Source of pride and his happy Mum


Stayed in last night, and is staying overnight again tonight, as he’s not responding to treatment as well as had been hoped. He’s actually quite bright and happy, but walking makes him dizzy and he’s still wheezing.


The plan was such a simple one: get the littlies out of the house for a few hours this morning so that Aidey-baby and B-Henry could have a morning to themselves without having their younger siblings climbing all over them at every opportunity. A few hours for the big two to lounge about like holidaying teenagers without a care or duty in the world. Which, you know, they are.

The moment we arrived home from our wandering, Aiden shot off to his best friend’s house. And fair enough, too: teenager, holiday, no cares or duty. Half an hour later he was back: poo, meet fan. Fan, poo.

Because Blake couldn’t stop coughing, and he couldn’t stop wheezing, and his asthma protocols meant we were going to the hospital. By 12.30, he and I were in the emergency department and he was getting his first dose of super-ventolin.

And he’s still there. He’ll be there until the morning. His Mum’s right beside him, on a fold out bed tucked into a corner of the ward. And I’m at home, having sat with him for the last couple of hours, after Lyn and I had taken shifts all afternoon to be with him. And frankly, all I want to do is put my head under my pillow and cry.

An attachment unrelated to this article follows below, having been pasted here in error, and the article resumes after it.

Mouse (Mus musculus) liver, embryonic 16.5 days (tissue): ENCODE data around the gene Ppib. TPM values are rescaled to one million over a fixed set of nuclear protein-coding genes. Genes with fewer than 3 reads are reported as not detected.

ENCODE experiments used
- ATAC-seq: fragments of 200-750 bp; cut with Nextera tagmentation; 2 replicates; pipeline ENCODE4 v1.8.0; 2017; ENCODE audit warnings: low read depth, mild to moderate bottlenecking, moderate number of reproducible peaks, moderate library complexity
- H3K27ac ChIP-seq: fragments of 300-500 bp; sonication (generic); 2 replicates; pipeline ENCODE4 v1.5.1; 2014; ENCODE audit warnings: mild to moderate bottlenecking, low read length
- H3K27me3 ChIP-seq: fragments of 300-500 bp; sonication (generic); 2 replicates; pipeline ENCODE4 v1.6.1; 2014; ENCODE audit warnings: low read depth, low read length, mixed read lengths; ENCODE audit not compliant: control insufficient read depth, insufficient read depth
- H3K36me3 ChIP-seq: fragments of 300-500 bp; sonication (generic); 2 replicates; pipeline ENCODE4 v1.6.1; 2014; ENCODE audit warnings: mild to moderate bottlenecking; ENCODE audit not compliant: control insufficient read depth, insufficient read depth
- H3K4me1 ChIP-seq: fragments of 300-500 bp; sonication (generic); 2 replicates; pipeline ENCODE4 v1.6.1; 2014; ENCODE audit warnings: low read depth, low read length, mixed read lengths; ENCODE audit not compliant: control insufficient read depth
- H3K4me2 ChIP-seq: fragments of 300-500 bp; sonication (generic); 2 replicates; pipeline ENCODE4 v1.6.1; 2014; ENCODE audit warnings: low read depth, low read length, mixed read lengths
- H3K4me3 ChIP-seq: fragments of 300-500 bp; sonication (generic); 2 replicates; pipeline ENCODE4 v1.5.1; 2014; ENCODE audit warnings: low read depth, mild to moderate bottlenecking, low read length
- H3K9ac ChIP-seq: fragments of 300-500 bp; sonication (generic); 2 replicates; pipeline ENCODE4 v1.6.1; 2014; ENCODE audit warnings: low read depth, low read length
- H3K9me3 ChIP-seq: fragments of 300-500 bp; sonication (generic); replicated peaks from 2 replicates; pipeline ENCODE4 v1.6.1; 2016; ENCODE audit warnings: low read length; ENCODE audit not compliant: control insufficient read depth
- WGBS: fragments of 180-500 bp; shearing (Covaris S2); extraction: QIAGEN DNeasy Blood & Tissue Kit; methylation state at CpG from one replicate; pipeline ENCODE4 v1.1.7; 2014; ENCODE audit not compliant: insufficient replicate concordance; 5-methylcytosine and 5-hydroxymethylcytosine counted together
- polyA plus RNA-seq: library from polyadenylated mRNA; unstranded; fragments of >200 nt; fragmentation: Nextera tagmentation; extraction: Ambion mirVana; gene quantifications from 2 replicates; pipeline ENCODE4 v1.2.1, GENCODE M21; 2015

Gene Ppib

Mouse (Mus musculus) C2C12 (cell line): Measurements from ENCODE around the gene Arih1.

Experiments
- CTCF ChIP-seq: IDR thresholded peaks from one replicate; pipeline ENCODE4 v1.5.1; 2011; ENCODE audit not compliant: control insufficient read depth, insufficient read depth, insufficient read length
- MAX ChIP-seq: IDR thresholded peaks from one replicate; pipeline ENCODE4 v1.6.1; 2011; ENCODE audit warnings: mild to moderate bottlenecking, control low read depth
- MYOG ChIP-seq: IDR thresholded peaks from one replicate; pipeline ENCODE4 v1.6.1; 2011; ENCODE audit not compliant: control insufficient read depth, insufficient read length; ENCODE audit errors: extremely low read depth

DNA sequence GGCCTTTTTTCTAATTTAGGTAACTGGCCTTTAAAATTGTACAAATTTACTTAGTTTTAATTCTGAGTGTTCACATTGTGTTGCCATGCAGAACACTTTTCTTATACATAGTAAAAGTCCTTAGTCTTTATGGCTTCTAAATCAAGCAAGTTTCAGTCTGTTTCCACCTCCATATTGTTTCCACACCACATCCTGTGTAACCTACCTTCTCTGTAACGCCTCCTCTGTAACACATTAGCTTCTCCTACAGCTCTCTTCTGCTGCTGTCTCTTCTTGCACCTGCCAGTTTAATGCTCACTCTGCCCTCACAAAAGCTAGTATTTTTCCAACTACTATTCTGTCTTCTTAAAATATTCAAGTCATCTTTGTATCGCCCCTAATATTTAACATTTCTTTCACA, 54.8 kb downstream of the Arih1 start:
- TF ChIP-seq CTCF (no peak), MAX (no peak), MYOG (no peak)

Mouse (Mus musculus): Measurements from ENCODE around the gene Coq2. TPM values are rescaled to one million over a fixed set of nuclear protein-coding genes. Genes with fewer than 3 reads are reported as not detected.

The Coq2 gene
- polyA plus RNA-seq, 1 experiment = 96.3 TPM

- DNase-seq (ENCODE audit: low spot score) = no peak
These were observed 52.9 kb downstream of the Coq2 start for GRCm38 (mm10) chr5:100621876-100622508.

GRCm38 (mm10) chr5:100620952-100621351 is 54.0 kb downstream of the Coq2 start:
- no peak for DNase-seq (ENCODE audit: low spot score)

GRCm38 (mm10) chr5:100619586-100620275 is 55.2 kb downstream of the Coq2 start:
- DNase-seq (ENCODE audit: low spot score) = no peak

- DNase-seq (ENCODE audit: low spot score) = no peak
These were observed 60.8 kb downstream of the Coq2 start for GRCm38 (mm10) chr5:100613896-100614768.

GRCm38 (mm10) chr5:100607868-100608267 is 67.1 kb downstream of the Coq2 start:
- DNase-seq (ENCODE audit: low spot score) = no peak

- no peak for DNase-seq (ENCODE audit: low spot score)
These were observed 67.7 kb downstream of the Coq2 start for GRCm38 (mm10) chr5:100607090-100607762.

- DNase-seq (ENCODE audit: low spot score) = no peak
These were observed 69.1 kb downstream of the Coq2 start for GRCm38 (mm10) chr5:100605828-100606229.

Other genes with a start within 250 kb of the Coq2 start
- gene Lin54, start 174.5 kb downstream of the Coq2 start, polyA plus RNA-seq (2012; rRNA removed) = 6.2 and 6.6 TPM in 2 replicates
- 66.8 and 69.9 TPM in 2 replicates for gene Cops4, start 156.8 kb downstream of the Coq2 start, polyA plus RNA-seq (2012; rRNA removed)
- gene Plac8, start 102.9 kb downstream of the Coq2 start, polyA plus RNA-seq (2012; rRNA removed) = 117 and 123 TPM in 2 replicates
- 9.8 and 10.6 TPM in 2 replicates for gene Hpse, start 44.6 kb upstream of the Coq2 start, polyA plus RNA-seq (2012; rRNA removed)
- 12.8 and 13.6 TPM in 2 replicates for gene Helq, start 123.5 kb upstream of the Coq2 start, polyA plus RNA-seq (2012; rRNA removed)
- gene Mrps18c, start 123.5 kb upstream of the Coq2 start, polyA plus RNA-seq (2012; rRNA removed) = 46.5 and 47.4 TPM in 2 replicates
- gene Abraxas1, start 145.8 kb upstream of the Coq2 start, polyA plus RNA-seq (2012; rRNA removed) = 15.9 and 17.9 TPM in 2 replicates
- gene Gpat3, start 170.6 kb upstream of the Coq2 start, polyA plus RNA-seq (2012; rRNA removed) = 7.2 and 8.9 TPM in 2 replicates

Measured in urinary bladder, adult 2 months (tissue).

It’s been 6 years since my first wife died. For those who came in late, she died in hospital. Because of hospital. There’s more, but that’s the crux. And still, every time I walk into a hospital, a part of my heart freezes. Walking in with someone I love, being there as they are admitted, and given a bed, and then having to leave them to come home…. sheer, unmitigated terror. And, you know, I’m the Bonus Dad, and the husband, so I’m holding it all together and making little witticisms to keep the mood light (next time you see Blakey, ask him how the circumcision went….) and absorbing all the information, and counting the puffs so Blake can concentrate on just breathing nice and slow and steady….

There’s a part of me that just knows I’m not going to see him again, no matter how nonsensical and insane I know that idea to be. And I just cannot stop wanting to cry.

Okay, so it’s next weekend, but because a) he’s at his dad’s house then and we weren’t keen on our chances of getting time with him and b) nobody wanted to wait 2 weeks if we couldn’t get him, we held Blakey-Boy’s 13th birthday a week early this weekend!